I first met Dick Gebhard at a Solid Edge University event. I knew right away that he would be a one-of-a-kind sort of acquaintance. It turned out that the presentation he was giving (on his new Resilient Modeling strategy) and the presentation I was giving (on the best ways to use Synchronous Technology) overlapped quite a bit, so we spent some time talking about this. I actually went back to my room that night and updated my presentation to include some of Dick's ideas.
To really get the full effect here, you have to realize that Dick has a great sense of humor about things. I have never laughed so much when putting together one of these interviews. He describes himself variously as a "progressive, pragmatic, curmudgeon" and his company as "...a one man band with a trained duck..." Yeah, you have to read the whole thing to see that in context.
This article turned out much longer than my target (more than twice as long, in fact), but I just couldn't cut any of the technical or historical content or the great gags. No matter how you look at him, Gebhard is a classic.
Let's listen in on the conversation I had with him a couple of Fridays ago...
I haven’t heard from you for a while, what are you up to?
The reason you haven’t heard from me is that – Resilient Modeling Strategy – is going great so I’m coming up with a sequel.
Be careful - in the movies, the sequel isn’t always better than the first. Are you going to call the sequel
“Resilient Modeling Strategy II”
Matt you’re a great straight man; this interview is going well. I will admit I considered “Resilient Modeling Strategy II” as well as “Resilient Modeling Strategy – the rest of the story” but I settled on “Resilient Assembly Strategy” or “RAS” for short.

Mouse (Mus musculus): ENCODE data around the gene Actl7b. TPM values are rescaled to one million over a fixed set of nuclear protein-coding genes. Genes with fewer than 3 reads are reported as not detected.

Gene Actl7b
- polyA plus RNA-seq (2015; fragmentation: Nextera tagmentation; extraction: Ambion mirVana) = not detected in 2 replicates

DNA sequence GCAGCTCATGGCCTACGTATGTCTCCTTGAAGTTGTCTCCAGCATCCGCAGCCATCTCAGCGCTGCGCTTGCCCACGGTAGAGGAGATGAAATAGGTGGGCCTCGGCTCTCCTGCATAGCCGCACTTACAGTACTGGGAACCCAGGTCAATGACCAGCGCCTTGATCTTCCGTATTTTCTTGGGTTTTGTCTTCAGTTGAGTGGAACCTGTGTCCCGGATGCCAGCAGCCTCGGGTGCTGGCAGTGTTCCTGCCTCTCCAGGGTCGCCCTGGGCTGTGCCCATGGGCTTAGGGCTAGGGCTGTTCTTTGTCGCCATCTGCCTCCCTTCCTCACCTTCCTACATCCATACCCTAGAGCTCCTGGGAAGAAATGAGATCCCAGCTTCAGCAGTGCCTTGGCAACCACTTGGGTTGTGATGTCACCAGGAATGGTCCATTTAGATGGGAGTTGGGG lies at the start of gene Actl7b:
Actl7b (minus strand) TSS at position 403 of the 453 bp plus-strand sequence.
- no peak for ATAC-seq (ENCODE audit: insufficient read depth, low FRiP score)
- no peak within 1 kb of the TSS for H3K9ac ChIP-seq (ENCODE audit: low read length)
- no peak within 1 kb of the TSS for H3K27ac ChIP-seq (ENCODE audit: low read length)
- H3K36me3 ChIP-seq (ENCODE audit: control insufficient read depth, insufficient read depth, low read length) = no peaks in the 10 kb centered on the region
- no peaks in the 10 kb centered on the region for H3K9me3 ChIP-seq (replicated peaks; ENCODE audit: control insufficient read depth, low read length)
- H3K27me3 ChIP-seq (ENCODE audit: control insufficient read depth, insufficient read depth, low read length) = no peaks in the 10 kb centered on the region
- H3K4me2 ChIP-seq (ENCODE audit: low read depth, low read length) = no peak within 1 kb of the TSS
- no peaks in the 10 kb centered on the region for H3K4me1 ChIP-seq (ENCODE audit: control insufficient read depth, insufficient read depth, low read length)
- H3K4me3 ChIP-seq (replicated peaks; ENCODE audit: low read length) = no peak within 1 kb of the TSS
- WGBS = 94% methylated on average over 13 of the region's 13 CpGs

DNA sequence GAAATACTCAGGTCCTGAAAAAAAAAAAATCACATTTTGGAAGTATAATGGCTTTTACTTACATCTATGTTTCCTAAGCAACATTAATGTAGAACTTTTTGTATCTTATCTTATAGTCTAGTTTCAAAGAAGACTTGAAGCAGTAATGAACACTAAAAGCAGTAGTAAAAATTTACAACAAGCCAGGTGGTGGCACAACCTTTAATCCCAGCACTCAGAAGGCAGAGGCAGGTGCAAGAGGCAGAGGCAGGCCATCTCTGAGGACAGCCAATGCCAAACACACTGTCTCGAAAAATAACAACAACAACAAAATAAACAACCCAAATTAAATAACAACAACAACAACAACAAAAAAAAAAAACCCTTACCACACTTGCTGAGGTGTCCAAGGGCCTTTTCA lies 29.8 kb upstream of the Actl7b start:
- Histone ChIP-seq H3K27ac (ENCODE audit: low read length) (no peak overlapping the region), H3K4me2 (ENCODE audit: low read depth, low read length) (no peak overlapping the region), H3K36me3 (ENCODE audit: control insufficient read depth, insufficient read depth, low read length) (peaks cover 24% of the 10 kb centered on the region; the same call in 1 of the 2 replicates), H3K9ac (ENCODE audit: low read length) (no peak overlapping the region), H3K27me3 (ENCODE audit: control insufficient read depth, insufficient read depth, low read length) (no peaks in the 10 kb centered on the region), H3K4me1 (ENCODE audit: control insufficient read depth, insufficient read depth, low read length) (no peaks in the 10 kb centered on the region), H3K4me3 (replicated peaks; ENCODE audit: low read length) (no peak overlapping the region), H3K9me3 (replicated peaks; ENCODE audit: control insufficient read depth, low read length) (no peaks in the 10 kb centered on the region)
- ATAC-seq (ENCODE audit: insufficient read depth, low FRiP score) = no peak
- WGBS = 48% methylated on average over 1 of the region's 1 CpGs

First of all I need to give you a status report on the original Resilient Modeling Strategy (RMS). It’s been online in its present form for about 7 months. I am pleased with how the activity has been steadily increasing. In the last 7 months I had 15,484 page views, 2,597 new visits to the site and 1,040 return visits to the site. Here is some of the visitor activity just this morning: Michigan, Seattle, China, UK, Some-place-I-can’t-pronounce, and Finland. I have been surprised at the amount of international activity.
But the most important thing is that Resilient Modeling Strategy is being mentioned in blogs by bloggers such as yourself, Evan Yares, Jennifer Herron, Scott Wertel, and a whole bunch in Asia that I would need a translator to read. I’m getting a lot of referrals and there is no negative feedback. So it’s obviously a subject of interest. In summary it’s going along nicely. Keep in mind nothing in Resilient Modeling is new, its purpose is to bring CAD best practices all together in a universal CAD neutral format.
Finally let’s talk about the sequel: Resilient Assembly Strategy or RAS. Are you familiar with Skeleton Modeling?
Yes, it is a popular technique to manage inter-part relationships. I believe ProE and Inventor have included it in their training collaterals.